• Using the data in Performance Results of CMMI ® -Based Process Improvement (CMU/SEI-2006-TR-004) they were able to compare their ROI performance to others in industry:
      • Median ROI 4 : 1
      • Lowest ROI 1.7 : 1
      • Organization 2a24 : 1
      • Highest ROI 27.7 : 1
  • These results are a consequence of meaningful process improvement aligned with the business and engineering objectives.
cmmi provides many qualitative benefits as well
CMMI Provides Many QualitativeBenefits as Well*
    • Reduced overtime and less intense pressure
  • Clear roles and responsibilities for business execution
  • Common language (i.e., defined processes, measures) across business units
  • Decrease in replanning
  • Products with lower levels of defects and lower risk; one organization offers a lifetime warranty on products

Organizations also gathered various qualitative measures to compliment their quantitative measurements. They found qualitative benefits such as:

  • Improved program insight,control, and tracking
  • Reducedtraining: process documentation enables knowledge transfer to new generation of workers
  • Process transformation (via consistency, integration, coordination)
  • Personnel retention and job satisfaction
  • *based on published benefits from a wide variety of organizations
the bottom line
The Bottom Line

Why improve processes? - Because processes are the foundation for all other business improvements, and critical for

    • lasting improvements
    • successful technology insertion

If a performance management system is not in use, leadership is unaware of what is and is not working.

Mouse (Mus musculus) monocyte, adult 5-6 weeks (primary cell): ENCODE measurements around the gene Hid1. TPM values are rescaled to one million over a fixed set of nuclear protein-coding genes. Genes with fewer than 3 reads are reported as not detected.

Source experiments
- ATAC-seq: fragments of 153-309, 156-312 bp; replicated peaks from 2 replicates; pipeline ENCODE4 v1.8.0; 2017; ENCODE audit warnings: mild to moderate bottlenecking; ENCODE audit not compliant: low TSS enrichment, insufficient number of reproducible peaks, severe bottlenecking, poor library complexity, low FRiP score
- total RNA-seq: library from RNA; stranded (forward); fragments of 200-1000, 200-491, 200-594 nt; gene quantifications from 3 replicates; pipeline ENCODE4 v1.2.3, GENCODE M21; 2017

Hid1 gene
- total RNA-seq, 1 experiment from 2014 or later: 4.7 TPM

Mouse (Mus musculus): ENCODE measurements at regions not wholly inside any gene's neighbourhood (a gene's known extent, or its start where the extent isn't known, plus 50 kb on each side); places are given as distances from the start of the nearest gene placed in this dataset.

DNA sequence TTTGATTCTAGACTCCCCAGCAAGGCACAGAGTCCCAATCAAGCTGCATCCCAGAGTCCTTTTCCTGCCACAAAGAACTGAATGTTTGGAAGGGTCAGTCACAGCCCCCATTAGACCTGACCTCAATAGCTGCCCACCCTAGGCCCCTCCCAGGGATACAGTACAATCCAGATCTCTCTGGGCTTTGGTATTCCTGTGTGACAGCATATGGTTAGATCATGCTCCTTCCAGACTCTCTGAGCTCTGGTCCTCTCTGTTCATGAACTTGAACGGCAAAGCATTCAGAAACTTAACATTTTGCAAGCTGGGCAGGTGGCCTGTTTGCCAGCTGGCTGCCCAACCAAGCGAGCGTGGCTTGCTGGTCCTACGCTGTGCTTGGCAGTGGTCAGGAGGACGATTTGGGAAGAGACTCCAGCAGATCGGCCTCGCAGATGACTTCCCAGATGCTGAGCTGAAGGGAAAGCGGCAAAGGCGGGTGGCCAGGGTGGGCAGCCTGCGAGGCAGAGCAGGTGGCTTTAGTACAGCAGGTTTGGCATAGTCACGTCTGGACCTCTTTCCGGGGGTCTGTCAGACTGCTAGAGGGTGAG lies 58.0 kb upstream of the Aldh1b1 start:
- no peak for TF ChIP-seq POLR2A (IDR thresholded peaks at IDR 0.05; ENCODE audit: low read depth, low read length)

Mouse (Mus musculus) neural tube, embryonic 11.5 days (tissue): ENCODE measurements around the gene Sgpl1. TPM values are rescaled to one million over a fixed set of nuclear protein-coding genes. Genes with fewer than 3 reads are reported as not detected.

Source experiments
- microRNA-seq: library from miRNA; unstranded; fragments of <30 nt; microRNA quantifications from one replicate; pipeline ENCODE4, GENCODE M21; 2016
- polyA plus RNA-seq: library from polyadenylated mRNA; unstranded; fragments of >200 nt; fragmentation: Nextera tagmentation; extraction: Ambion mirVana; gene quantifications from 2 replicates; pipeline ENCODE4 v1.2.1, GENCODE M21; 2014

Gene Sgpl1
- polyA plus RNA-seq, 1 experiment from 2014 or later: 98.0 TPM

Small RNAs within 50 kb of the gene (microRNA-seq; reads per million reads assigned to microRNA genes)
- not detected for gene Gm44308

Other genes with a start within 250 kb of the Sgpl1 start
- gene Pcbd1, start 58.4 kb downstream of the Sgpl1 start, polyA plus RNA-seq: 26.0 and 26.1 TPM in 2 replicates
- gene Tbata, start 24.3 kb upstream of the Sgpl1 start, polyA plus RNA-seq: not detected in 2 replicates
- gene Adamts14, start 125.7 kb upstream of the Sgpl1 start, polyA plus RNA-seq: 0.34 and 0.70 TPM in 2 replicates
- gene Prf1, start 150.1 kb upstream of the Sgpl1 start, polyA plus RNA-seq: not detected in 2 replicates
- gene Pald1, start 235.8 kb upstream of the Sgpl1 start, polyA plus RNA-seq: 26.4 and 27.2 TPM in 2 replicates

CMMI is a proven approach to performance management – with more than a decade of results showing it does work.

Organizations have provided data that shows CMMI

  • enables the delivery of lower-defect products, with predictable cost, schedule, and quality
  • improves business performance
  • serves as competitive discriminator
results depend on implementation
Results Depend on Implementation

Simply deciding to “do CMMI” is not enough to achieve benefits.

Defining good processes, using them, measuring the results, and making improvements based on what you learn are all key to reaping the benefits described in this presentation.

The CMMI models are a foundational part of a comprehensive approach to process improvement that helps organizations understand

  • why they should improve
  • what frameworks and tools would best fit their needs
  • how to implement them
cmmi research references
CMMI Research - References

Bibliographic information cited in this presentation:

looking ahead
Looking Ahead

The road ahead for CMMI implementation

  • A continued focus on high maturity

More and more organizations are striving for and achieving high maturity – and are collecting data demonstrating the benefits. Once at ML 4 or 5, organizations must maintain their focus on good implementation practices for continuous improvement.

  • Implementation of CMMI for Services (CMMI-SVC)

CMMI-SVC extends the benefits of CMMI to a new audience. Service providers can use the model concept that has proven useful in the development community to specifically address their interests and concerns.

  • Implementation of CMMI for Acquisition (CMMI-ACQ)

CMMI-ACQ helps organizations improve relationships with their suppliers and improve acquisition processes. The model can enable increased control of projects, better management of global sourcing of products and services, and more successful acquisition solutions.

  • Integration with other improvement paradigms (e.g., TSP, ISO, Lean Six Sigma)

Organizations are finding that integrated improvement initiatives can produce outstanding results. Choosing CMMI doesn’t mean discontinuing improvement efforts already in place or avoiding new ones that show promise.


Many stakeholders are involved in the development and maintenance of CMMI models, with participants from commercial industry, government, and the DoD. Broad adoption has occurred worldwide. Adopters range from small and midsize organizations (these are the majority) to large and very large organizations.

Organizations that provide products and services to the DoD use CMMI to improve programs, systems, product and service management, systems and software engineering, work processes, and training solutions.